It's hard to believe now, but it wasn't that long ago in this country when, if you stood in a hospital hallway and looked through the glass window of the nursery, you could point to all the babies wrapped in pink and know exactly what they'd be doing in 20 years.
The babies swaddled in blue? Who knew? They had so many choices and adventures in front of them. Scientist? Salesman? Soldier? But for the girl babies, the choices were prescribed: wife, mother, maybe a teacher. And the expectations for girls were low. I still remember struggling with math when I was in grade school and being told by a nun, "Don't worry, you won't need it.''
You're reading this on the new Women's Page official launch day on Huffington Post, so it seems like a good time to take stock of how far women have come in this world. From my vantage point, I can't think of a more exciting time to be a woman: We've finally reached our era of great expectations.
Believe me, it's been a long road. In 1966, when I was convincing TV executives to produce my show That Girl, about a single girl living on her own and pursuing a career, they asked me "would anyone watch a show like that?" The men at the network were afraid America wasn't ready for a girl "living outside of a family unit." These were the days when most women felt they had two choices if they wanted higher education: you could become a teacher or a dental hygienist. (Yes, even me -- in case you're wondering, my degree is in education. But you should still floss.)
If you wanted money -- say, to start a business or buy a house -- you either had to do it through your husband, or you had to pick a state to live in where banks loaned to women. If you wanted a job, you'd look at the "Want Ads for Women."
Sex discrimination was perfectly legal. Women were paid less because they weren't men. End of story. (As we know, women still are getting just 77 cents to a man's dollar but at least we have a claim.) And phrases like "glass ceiling,'' "the mommy track'' and "paternity leave'' weren't even in our vocabulary.
Here are other phrases you didn't hear because they didn't exist: "sexual harassment,'' "reproductive freedom '' and "Rape Crisis Center''.
Sometimes, when I look back at the work women did -- women like Gloria Steinem, Shirley Chisholm, Betty Friedan -- I think of all of us as pioneers, hacking a trail through the wild. When I helped to start the Ms. Foundation for Women in 1973, we were doing something new: giving seed money to help women kick-start organizations to help other women. The funding came from Ms. Magazine and the royalties from Free to Be... You and Me. These days, with funding from multiple sources, the foundation gives out $4 million in annual grants. Think of all the trails that blazes!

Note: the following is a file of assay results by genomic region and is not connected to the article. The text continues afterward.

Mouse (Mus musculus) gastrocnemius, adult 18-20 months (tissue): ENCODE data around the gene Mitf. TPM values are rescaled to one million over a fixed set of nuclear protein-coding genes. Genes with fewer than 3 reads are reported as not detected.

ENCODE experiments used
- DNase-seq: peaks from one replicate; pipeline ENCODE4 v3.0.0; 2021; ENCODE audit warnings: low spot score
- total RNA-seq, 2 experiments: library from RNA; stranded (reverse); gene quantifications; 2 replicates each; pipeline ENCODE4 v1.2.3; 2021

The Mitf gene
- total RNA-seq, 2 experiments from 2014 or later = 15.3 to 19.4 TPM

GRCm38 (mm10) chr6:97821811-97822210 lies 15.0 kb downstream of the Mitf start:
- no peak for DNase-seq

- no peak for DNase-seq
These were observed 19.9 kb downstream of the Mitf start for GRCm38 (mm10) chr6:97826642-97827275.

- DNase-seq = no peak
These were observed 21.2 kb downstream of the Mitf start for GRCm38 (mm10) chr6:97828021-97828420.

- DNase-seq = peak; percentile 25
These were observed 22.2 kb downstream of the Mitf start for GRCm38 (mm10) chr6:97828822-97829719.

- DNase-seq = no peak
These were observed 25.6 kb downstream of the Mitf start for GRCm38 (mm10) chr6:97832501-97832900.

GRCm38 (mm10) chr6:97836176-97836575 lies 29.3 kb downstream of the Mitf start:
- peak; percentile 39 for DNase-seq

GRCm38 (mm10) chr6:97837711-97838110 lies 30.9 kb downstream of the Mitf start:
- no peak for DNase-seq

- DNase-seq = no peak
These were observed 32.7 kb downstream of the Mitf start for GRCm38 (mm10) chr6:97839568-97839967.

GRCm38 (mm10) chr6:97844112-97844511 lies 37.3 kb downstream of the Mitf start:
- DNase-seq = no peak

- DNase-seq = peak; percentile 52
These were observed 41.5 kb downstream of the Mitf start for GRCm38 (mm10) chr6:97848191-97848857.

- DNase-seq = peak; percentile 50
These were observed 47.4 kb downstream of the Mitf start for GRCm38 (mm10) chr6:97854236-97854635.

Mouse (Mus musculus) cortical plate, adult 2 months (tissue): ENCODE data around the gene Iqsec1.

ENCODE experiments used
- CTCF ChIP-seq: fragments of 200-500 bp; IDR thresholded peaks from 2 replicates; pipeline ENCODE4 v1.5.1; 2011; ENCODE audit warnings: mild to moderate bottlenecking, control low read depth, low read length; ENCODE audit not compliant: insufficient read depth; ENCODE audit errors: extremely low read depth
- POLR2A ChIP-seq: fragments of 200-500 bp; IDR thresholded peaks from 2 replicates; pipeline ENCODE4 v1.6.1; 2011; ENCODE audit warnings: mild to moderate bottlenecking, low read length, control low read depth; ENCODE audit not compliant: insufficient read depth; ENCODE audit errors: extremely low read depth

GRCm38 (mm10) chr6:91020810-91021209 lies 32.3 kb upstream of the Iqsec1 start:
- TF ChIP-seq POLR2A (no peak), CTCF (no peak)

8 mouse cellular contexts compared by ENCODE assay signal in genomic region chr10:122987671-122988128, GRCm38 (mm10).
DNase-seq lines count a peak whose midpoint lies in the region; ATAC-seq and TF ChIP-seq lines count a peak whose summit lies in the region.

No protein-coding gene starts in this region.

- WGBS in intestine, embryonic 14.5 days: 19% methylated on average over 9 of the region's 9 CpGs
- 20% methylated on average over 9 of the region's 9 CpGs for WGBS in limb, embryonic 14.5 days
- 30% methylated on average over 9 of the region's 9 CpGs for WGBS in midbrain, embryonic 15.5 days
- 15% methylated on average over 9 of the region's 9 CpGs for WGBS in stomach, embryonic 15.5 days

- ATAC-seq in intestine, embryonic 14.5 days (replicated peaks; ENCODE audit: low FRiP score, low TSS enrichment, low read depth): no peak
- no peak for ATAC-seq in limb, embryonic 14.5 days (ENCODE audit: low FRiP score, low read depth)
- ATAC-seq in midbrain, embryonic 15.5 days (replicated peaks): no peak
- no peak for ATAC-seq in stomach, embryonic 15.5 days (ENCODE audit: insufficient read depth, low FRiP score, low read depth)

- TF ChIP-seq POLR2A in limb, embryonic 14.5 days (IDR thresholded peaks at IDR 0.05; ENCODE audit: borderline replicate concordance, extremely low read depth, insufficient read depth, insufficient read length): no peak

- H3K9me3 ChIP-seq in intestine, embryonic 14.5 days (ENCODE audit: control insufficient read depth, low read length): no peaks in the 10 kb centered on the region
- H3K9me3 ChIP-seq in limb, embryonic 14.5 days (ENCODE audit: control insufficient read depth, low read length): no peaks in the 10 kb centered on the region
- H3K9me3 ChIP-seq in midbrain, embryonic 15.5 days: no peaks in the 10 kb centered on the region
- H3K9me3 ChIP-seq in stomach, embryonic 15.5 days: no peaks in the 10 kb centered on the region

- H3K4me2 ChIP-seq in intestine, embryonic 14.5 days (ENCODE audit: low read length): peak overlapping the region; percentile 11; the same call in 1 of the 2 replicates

Look at a nursery full of babies now and who knows what will happen to that infant girl? She could grow up to be an astronaut or doctor. Maybe she'll start a company and create jobs. Or maybe she'll be a lawyer and become a Supreme Court justice. When Sandra Day O'Connor became the first woman ever to sit on the Supreme Court in 1981, it changed the lives and expectations of women around the country. And she knew what a big job was ahead of her -- that if she failed, it would not just reflect on her, but on all women.
And 10 years later, when Ruth Bader Ginsburg joined the court, much was written about how they would get along -- not just because they were two women (the myth being that women did not know how to share power), but two women with opposing views. O'Connor answered the speculation with her signature straight talk, "It's important to be the first, but it's even more important not to be the last."
If there's one thing we trailblazers figured out, it's that you need to lift up many women, not just one woman. For women there's safety in numbers. If you have only one woman at the table, she's a pest. Two women? That's a team. But three? Now that's a coalition. Look at our Supreme Court: three women justices. Little girls are now growing up knowing they can sit on the highest court in the land, take a corner office at a company, or an Oval one in Washington. And they don't have to give up being a wife and mother if that's what they want as well.
I often think about my own mother, who gave up her singing career (and her radio show) when she married my dad. That was the expectation in her day. Later in life, she told her daughters that as much as she loved being a mom, she wished she hadn't walked away from her singing. It's always haunted me that my mother gave up her whole life to be a good wife and mother when, really, we could have gotten by with half.
So now, after all the marches and the consciousness-raising and the law changing, it's up to the next generation to protect the hard-won rights of women everywhere. These rights have to be defended and protected with vigilance, or they'll be chipped away. It's no different than our democracy. We must be ever-vigilant for both.
A lot of women cleared a lot of rough brush in those wilds to get us to a place of entitlement today. With hope in our hearts, we pass it on to the next generation with these words: Use it. Enjoy it. And grow it for the generation after you.
I was thrilled and inspired by the hundreds of wonderful responses to this post, but none more so than the email written to me by my friend Gloria Steinem who, in her wise and uniquely Gloria way wrote:
"Thank you for reminding us how very far we've come -- and inspiring us to keep going. As for who will take our places, I see thousands, maybe millions who are doing just that. But I think "passing the torch" was a guy thing. In our women's version, no one gives up her torch, we use it to light others. Think of Fannie Lou Hamer singing, "This Little Light of Mine." More torches mean more light!"
Thanks, Gloria -- I love not having to give up my torch!
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